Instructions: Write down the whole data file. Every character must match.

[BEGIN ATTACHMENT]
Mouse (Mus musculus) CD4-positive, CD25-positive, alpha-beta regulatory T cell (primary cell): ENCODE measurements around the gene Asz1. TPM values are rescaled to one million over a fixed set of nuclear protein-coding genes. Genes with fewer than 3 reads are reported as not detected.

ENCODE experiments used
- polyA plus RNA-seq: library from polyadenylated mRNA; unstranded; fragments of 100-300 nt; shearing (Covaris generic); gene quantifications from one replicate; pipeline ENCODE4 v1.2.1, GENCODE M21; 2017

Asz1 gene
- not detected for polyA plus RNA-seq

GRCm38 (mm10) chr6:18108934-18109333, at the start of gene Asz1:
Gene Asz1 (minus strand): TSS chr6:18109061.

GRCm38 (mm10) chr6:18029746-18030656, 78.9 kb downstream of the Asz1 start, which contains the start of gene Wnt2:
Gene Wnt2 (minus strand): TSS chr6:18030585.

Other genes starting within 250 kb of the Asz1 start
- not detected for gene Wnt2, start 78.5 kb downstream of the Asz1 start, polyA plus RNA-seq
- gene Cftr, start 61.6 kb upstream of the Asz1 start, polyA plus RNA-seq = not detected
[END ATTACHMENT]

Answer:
Mouse (Mus musculus) CD4-positive, CD25-positive, alpha-beta regulatory T cell (primary cell): ENCODE measurements around the gene Asz1. TPM values are rescaled to one million over a fixed set of nuclear protein-coding genes. Genes with fewer than 3 reads are reported as not detected.

ENCODE experiments used
- polyA plus RNA-seq: library from polyadenylated mRNA; unstranded; fragments of 100-300 nt; shearing (Covaris generic); gene quantifications from one replicate; pipeline ENCODE4 v1.2.1, GENCODE M21; 2017

Asz1 gene
- not detected for polyA plus RNA-seq

GRCm38 (mm10) chr6:18108934-18109333, at the start of gene Asz1:
Gene Asz1 (minus strand): TSS chr6:18109061.

GRCm38 (mm10) chr6:18029746-18030656, 78.9 kb downstream of the Asz1 start, which contains the start of gene Wnt2:
Gene Wnt2 (minus strand): TSS chr6:18030585.

Other genes starting within 250 kb of the Asz1 start
- not detected for gene Wnt2, start 78.5 kb downstream of the Asz1 start, polyA plus RNA-seq
- gene Cftr, start 61.6 kb upstream of the Asz1 start, polyA plus RNA-seq = not detected